Morning dawns slowly over the main road through a quaint residential neighbourhood. A set of waste disposal men get to work keeping Spain clean as a young lady zips past on her morning jog. But while the city begins to wake, all around there are signs that someone has been busy during the night.
That neighbourhood is mine, and recently signs that I am not the only former resident of Germany have been popping up all around. These subtle symbols are entirely innocuous to the uninitiated, but followers of German Football culture can recognise that at least one person from the East German city of Rostock has moved into town. Not many German Football clubs boast a wilder following than FC Hansa Rostock, and its boisterous fan base is known the world over for its artistic exploits – most of which are illegal.
In 2015 the “Suptras” of FC Hansa released a film about their supporter culture with even a cameo from home-grown rapper and Hansa fan Marteria staring in the trailer. “Blau Weiß Rot” documented the Ultra lifestyle in Mecklenburg-Vorpommern – the East German Bundesland whose flag features blue, white and red – with contained a predictable amount of conflict and bravado that one would expect from a film made by Footie fanatics. But what makes the Suptra story particularly distinct from the fan culture of other German clubs is their predilection for graffitying their club name in as many unlikely and imaginative locations around the world as possible. Blaut Weiß Rot follows Hansa fans to Italy, Russia, Mexico, the Dominican Republic and beyond as they literally spread their name as far and as wide as resources allow them to.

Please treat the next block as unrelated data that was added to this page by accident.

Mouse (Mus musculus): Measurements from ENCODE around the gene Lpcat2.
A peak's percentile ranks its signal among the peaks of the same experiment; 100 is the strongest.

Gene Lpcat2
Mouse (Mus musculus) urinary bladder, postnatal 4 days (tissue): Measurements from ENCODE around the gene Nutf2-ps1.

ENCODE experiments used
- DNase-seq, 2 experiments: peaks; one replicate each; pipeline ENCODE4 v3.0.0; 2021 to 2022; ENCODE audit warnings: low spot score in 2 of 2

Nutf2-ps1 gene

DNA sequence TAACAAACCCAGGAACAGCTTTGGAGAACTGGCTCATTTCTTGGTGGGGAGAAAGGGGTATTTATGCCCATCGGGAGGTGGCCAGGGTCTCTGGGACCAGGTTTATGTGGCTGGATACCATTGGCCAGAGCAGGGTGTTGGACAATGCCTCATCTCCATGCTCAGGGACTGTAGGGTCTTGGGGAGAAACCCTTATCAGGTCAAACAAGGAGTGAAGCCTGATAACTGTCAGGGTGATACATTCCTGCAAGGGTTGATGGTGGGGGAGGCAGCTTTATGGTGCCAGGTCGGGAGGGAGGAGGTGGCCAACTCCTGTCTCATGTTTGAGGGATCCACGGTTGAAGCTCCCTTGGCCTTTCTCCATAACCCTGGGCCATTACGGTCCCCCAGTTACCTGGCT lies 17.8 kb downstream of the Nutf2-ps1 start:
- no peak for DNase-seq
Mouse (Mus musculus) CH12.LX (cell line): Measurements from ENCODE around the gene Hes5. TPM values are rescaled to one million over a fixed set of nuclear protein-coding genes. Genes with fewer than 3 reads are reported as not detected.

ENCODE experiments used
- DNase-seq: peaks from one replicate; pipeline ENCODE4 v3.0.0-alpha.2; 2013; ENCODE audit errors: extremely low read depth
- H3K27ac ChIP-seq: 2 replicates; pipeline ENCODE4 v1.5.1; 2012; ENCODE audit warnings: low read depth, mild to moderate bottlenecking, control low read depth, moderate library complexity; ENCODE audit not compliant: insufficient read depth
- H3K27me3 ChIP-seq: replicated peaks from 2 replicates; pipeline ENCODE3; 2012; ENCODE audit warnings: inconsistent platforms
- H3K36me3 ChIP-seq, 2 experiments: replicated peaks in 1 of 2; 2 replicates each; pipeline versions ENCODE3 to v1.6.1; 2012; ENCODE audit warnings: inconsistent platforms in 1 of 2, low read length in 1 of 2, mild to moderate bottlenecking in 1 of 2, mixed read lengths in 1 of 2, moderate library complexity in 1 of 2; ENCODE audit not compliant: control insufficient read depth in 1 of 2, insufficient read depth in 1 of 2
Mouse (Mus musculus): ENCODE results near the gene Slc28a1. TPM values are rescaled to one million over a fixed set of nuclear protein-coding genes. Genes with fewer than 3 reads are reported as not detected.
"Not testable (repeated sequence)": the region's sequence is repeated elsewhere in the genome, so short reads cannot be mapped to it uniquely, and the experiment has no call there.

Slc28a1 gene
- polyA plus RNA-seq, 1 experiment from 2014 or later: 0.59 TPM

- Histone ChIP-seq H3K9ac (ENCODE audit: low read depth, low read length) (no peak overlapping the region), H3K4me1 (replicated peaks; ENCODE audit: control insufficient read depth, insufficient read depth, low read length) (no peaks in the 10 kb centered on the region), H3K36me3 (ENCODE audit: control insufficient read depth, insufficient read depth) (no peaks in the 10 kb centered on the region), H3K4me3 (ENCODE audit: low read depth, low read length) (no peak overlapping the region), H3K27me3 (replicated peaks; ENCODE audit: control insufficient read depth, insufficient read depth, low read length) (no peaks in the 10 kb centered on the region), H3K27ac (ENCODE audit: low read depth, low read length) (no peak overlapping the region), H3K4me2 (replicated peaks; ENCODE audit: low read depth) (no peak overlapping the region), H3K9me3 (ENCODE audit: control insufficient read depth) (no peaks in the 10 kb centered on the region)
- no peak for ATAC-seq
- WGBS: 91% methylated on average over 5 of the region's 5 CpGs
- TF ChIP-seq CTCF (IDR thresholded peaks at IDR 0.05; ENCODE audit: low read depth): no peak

An occasional collaborator of FBTG retold the story of his time travelling alone through New Zealand. In a small town on the south island, he approached an abandoned building to find an unmistakable FC Hansa Rostock tag some 12,000 kilometres away from Rostock. His initial shock was washed away by admiration for their enterprise even though he admitted to a strong dislike for the team from the Baltic coast. He had no idea how long the graffiti piece had been there, nor who had done it, but I guess it’s plausible that said artist may now be a neighbour of mine. Let’s see how these tags stay there.
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